South Australia is the driest state on the world’s driest continent. Covering almost 1 million (984 377km) square kilomteres, it represents 12.8% of the Australian land mass. Sweeping plains are intersected by a spine of relatively low lying ranges, the Mount Lofty/Flinders Ranges which extend through the heart of the State. Over 50% of the state is elevated at under 150 metres. The Great Artesian basin covers almost one-third of the State. The major river is the River Murray which lethargically makes its way into the Southern Ocean. This water mass has a moderating effect on climate, particularly in the southern regions of South Australia where most vines are planted.
Summers are generally hot and dry with relatively mild nights. Winters are cool. Rainfall occurs mostly during late autumn/winter (May, June, July, August). Drought and salinity are major concerns.
The principle wine regions in South Australia are; the Adelaide Hills, Barossa (comprising the Barossa and Eden Valleys), Clare Valley, Langhorne Creek, McLaren Vale, Padthaway, Coonawarra and the Riverland. Vineyard expansion has also extended to Wrattonbully, Mount Benson, Bordertown, Robe, Southern Fleurieu and the Flinders Ranges.
It is a tradition for many wine companies to make multi-district blends from South Australian fruit – the idea of house style taking precedence over regional definition. Penfolds pioneered this concept. The vagaries of vintage variation can be evened out by fruit selection, ensuring quality at a high level. However there is debate that this concept comes at the expense of the ‘soul’ of the wine. Penfolds Grange is probably the most famous multi-district blend and is an excellent counter-argument.Andrew Caillard MW, Langton's
Penfolds is probably the most extraordinary of the world’s wine brands with an enviable reputation for quality at every price level. The original Penfold was an English doctor who, in 1844, planted grapes at Magill, now a suburb of Adelaide. However, it was not until the late 1940s that Penfolds began to forge a reputation for red wine.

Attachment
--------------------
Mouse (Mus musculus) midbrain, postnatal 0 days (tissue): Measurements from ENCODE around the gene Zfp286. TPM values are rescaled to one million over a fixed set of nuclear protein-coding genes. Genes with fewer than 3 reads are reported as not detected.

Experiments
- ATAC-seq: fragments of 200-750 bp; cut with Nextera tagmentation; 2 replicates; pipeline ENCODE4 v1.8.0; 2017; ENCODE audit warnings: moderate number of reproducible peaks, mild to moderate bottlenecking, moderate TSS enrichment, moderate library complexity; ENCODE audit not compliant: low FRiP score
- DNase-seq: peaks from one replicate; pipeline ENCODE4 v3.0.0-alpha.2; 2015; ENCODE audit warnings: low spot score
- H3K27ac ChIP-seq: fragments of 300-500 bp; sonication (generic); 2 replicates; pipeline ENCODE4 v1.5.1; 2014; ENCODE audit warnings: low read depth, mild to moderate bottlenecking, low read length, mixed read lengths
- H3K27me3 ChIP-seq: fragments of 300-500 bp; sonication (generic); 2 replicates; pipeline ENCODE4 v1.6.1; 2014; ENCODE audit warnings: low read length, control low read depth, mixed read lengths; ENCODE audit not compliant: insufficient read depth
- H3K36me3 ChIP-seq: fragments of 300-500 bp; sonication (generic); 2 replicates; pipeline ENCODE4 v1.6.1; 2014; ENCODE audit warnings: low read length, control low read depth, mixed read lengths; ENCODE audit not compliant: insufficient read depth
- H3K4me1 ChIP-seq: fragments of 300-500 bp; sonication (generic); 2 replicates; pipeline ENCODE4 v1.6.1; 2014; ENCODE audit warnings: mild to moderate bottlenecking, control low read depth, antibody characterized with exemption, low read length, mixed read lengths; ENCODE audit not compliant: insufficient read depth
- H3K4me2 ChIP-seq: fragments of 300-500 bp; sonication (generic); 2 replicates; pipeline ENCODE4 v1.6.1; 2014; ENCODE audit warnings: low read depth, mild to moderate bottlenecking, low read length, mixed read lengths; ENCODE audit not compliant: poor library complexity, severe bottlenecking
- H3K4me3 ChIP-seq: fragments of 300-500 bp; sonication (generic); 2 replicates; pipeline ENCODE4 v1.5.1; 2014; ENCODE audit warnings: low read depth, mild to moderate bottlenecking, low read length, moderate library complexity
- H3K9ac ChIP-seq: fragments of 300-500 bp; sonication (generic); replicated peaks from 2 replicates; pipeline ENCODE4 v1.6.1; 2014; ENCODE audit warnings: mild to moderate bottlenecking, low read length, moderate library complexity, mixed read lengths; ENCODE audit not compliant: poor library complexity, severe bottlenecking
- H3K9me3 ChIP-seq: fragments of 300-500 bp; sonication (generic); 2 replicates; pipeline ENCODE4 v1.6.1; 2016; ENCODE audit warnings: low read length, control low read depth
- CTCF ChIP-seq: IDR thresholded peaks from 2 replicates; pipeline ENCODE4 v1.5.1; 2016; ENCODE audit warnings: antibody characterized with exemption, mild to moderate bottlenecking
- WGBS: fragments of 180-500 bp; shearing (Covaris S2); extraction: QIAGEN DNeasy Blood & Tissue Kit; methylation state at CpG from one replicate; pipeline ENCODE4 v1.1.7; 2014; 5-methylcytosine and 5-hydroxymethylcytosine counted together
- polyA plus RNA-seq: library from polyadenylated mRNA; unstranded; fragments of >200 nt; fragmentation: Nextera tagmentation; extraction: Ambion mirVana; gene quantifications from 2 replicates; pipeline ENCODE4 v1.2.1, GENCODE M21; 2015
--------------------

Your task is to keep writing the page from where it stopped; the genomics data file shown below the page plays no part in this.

The Penfolds house style emerged from a fortified wine producing culture and evolved as a winemaking philosophy which has had a profound effect on the entire Australian wine industry. Many of the techniques initially adopted to make Penfolds Grange would become part of the wider Penfolds winemaking culture. The number of techniques employed in the research and development of Penfolds wines is astonishing. Max Schubert and his team pioneered: major advances in yeast technology and paper chromatography; the understanding and use of pH in controlling bacterial spoilage; the use of headed down/submerged cap fermentation and the technique of rack and return; cold fermentation practices; the use of American oak as a maturation vessel and perhaps most critically, partial barrel fermentation. Nowadays, the use of American oak and barrel fermentation for instance is considered traditional Barossa winemaking practice!
Today, Penfolds house style embraces the concept of multi-regional blending, optimum fruit quality, the use of fine-grained American or French oak, barrel fermentation and maturation. Overall, the Penfolds style is about highly-defined fruit aromas, fruit sweetness, ripe tannins, richness, power and concentration. The number of iconic wines that have emerged from the Penfolds stable over the years is remarkable. Bin 389 a Cabernet Shiraz blend released in 1960 is now considered the quintessential Australian wine blend. Bin 128 Coonawarra Shiraz and Bin 28 Kalimna Shiraz released in 1962 pre-empted the contemporary enthusiasm for regional definition by about 25 years. Improved vineyard management, site selection and winemaking brought about subsequent releases of Bin 707 and Bin 407 Cabernet Sauvignon. The Penfolds Wine Making Philosophy is the accumulation of more than half-a-century of knowledge and winemaking practice initiated by Max Schubert and subsequently refined by Don Ditter, John Duval and Peter Gago. Their collective commitment to multi-regional and vineyard blending contributed to a consistency of style and quality that has cemented Penfolds reputation as the foremost producer of premium age-worthy red wines in Australia.